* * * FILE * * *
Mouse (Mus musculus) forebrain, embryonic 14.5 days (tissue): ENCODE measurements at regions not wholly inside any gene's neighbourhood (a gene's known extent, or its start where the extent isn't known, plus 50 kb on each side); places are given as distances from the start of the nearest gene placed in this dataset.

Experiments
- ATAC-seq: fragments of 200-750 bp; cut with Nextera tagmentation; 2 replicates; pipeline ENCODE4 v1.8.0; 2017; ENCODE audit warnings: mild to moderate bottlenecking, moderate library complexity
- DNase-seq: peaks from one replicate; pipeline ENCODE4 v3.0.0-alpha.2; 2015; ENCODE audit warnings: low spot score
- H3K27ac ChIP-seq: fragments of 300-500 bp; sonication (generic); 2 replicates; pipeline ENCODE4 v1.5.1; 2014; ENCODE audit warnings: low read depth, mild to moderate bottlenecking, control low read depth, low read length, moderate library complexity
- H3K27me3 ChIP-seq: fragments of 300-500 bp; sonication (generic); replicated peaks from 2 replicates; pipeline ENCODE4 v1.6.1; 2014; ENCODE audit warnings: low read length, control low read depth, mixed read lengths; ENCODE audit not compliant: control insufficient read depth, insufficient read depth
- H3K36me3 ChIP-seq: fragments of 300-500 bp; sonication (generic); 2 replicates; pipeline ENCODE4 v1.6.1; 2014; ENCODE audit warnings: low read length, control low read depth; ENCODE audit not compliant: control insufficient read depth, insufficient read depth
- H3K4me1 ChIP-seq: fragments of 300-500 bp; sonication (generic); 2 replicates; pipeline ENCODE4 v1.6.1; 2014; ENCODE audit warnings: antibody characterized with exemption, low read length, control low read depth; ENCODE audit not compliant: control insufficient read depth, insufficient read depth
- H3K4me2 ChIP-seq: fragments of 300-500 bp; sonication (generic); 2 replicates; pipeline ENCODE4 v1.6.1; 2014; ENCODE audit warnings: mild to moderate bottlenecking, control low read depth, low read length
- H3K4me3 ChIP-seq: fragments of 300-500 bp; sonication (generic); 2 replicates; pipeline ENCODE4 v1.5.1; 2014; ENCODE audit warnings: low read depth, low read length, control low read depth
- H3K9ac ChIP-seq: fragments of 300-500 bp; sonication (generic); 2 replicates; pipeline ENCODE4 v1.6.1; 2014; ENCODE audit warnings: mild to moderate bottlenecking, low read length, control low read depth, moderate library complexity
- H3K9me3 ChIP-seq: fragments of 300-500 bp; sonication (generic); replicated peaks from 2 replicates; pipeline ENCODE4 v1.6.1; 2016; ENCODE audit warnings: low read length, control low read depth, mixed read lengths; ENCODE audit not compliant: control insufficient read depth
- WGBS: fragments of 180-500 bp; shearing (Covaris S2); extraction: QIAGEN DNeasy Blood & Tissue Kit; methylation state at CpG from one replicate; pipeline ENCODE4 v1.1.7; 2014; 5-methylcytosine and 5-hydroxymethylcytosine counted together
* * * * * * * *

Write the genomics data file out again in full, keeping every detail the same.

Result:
Mouse (Mus musculus) forebrain, embryonic 14.5 days (tissue): ENCODE measurements at regions not wholly inside any gene's neighbourhood (a gene's known extent, or its start where the extent isn't known, plus 50 kb on each side); places are given as distances from the start of the nearest gene placed in this dataset.

Experiments
- ATAC-seq: fragments of 200-750 bp; cut with Nextera tagmentation; 2 replicates; pipeline ENCODE4 v1.8.0; 2017; ENCODE audit warnings: mild to moderate bottlenecking, moderate library complexity
- DNase-seq: peaks from one replicate; pipeline ENCODE4 v3.0.0-alpha.2; 2015; ENCODE audit warnings: low spot score
- H3K27ac ChIP-seq: fragments of 300-500 bp; sonication (generic); 2 replicates; pipeline ENCODE4 v1.5.1; 2014; ENCODE audit warnings: low read depth, mild to moderate bottlenecking, control low read depth, low read length, moderate library complexity
- H3K27me3 ChIP-seq: fragments of 300-500 bp; sonication (generic); replicated peaks from 2 replicates; pipeline ENCODE4 v1.6.1; 2014; ENCODE audit warnings: low read length, control low read depth, mixed read lengths; ENCODE audit not compliant: control insufficient read depth, insufficient read depth
- H3K36me3 ChIP-seq: fragments of 300-500 bp; sonication (generic); 2 replicates; pipeline ENCODE4 v1.6.1; 2014; ENCODE audit warnings: low read length, control low read depth; ENCODE audit not compliant: control insufficient read depth, insufficient read depth
- H3K4me1 ChIP-seq: fragments of 300-500 bp; sonication (generic); 2 replicates; pipeline ENCODE4 v1.6.1; 2014; ENCODE audit warnings: antibody characterized with exemption, low read length, control low read depth; ENCODE audit not compliant: control insufficient read depth, insufficient read depth
- H3K4me2 ChIP-seq: fragments of 300-500 bp; sonication (generic); 2 replicates; pipeline ENCODE4 v1.6.1; 2014; ENCODE audit warnings: mild to moderate bottlenecking, control low read depth, low read length
- H3K4me3 ChIP-seq: fragments of 300-500 bp; sonication (generic); 2 replicates; pipeline ENCODE4 v1.5.1; 2014; ENCODE audit warnings: low read depth, low read length, control low read depth
- H3K9ac ChIP-seq: fragments of 300-500 bp; sonication (generic); 2 replicates; pipeline ENCODE4 v1.6.1; 2014; ENCODE audit warnings: mild to moderate bottlenecking, low read length, control low read depth, moderate library complexity
- H3K9me3 ChIP-seq: fragments of 300-500 bp; sonication (generic); replicated peaks from 2 replicates; pipeline ENCODE4 v1.6.1; 2016; ENCODE audit warnings: low read length, control low read depth, mixed read lengths; ENCODE audit not compliant: control insufficient read depth
- WGBS: fragments of 180-500 bp; shearing (Covaris S2); extraction: QIAGEN DNeasy Blood & Tissue Kit; methylation state at CpG from one replicate; pipeline ENCODE4 v1.1.7; 2014; 5-methylcytosine and 5-hydroxymethylcytosine counted together